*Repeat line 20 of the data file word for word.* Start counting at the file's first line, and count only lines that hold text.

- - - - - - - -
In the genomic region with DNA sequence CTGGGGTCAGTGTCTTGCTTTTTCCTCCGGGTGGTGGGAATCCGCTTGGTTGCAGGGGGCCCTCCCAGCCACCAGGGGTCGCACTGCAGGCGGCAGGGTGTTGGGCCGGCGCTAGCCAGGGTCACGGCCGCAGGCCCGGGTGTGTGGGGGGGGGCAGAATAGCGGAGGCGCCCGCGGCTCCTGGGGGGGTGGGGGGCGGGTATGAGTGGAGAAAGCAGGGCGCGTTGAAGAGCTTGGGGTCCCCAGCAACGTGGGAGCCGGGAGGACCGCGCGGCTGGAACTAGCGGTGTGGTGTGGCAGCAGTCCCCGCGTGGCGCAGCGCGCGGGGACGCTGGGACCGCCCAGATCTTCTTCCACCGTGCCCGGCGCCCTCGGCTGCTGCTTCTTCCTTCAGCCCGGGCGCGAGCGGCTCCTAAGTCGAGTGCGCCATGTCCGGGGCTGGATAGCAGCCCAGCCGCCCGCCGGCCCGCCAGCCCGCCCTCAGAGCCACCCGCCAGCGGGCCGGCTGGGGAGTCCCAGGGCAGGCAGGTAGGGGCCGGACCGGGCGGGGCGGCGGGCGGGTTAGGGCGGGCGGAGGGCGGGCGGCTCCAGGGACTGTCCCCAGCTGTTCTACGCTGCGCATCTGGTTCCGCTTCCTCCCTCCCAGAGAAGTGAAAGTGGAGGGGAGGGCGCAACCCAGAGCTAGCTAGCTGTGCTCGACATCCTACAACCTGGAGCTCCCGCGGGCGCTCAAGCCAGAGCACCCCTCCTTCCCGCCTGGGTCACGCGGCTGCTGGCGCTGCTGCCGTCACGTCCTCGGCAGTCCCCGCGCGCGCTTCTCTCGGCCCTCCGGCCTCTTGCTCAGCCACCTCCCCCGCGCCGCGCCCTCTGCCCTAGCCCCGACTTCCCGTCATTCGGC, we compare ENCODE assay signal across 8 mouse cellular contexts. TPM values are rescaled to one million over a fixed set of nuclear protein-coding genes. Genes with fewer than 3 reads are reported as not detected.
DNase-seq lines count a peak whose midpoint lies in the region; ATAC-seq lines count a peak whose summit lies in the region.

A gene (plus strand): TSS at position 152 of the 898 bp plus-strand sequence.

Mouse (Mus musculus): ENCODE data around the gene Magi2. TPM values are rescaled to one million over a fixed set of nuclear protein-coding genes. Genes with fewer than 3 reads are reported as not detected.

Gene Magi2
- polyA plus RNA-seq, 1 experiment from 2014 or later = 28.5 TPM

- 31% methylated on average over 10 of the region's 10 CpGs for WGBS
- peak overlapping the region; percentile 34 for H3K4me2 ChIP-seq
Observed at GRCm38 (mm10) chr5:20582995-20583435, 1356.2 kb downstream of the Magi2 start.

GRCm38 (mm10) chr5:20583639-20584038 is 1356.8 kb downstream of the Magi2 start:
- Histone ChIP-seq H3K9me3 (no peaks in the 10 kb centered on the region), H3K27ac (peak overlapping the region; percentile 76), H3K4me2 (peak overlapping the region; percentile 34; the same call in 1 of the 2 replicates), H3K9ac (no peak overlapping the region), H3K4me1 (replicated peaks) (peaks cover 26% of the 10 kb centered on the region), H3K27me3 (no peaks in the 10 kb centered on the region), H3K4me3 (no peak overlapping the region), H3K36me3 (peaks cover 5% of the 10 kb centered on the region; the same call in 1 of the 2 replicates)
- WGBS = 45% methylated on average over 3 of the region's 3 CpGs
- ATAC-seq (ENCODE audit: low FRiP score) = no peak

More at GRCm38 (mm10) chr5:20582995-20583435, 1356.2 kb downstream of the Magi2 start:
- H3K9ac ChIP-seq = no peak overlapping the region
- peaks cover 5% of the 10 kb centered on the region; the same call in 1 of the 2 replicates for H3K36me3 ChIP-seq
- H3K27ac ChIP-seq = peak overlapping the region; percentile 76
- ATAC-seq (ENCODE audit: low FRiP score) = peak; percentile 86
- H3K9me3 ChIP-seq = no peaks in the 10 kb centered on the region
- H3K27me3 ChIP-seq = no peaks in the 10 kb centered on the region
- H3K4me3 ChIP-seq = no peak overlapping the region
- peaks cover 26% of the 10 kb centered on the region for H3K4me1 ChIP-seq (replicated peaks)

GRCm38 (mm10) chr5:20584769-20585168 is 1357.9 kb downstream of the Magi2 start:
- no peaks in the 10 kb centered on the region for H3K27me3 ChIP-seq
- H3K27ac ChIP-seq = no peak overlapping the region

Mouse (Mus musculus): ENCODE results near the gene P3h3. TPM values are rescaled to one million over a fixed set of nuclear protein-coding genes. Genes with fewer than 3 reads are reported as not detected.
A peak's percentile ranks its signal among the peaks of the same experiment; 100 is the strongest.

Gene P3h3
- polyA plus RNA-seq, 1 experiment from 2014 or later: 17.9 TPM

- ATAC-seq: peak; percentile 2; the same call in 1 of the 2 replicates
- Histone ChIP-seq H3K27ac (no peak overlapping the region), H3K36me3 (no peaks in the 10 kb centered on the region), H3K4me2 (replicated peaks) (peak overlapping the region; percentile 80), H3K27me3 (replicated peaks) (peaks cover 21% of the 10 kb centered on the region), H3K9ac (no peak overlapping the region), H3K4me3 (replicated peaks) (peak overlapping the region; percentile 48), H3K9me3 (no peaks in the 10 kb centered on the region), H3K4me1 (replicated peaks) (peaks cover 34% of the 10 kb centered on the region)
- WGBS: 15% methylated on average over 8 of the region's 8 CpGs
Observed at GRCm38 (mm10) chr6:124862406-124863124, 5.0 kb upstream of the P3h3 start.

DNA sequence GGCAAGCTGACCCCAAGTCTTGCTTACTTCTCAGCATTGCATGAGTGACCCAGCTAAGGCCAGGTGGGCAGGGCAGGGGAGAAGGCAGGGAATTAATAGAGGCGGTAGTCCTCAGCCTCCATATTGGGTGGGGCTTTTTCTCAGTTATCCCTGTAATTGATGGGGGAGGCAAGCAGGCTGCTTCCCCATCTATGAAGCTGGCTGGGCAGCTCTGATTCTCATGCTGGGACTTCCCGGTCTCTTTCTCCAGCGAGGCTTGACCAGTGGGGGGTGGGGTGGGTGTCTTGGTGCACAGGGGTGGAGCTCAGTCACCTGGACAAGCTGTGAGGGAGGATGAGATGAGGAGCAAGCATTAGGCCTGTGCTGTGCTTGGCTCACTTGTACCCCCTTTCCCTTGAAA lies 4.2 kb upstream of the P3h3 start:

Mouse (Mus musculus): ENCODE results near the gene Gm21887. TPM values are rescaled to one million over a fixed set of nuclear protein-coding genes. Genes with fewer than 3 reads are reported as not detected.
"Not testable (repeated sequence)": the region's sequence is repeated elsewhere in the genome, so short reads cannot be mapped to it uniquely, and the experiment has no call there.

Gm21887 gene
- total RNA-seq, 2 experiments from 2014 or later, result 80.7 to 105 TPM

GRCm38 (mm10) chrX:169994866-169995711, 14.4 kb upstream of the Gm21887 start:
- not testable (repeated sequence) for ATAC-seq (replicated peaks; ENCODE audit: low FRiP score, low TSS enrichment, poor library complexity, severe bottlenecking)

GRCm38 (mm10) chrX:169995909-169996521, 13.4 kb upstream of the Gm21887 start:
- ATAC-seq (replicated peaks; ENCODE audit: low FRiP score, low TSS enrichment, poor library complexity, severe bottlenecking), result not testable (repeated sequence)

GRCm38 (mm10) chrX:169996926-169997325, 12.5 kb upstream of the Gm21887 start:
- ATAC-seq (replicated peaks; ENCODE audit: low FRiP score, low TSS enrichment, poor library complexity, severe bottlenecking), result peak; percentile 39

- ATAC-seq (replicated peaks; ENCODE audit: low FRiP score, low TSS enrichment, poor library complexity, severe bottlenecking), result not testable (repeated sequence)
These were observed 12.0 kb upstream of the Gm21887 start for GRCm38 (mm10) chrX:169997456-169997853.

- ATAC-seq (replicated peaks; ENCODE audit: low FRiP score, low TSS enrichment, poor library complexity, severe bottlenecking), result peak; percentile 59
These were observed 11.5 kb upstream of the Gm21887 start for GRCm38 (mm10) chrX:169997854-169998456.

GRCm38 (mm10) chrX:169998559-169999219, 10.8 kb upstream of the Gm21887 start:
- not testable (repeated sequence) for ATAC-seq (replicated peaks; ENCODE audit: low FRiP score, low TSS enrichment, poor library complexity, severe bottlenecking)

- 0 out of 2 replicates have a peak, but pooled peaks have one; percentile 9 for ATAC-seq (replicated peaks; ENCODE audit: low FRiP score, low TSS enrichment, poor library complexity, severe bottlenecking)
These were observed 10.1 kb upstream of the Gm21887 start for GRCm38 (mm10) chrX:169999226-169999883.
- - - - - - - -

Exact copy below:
- H3K27me3 ChIP-seq = no peaks in the 10 kb centered on the region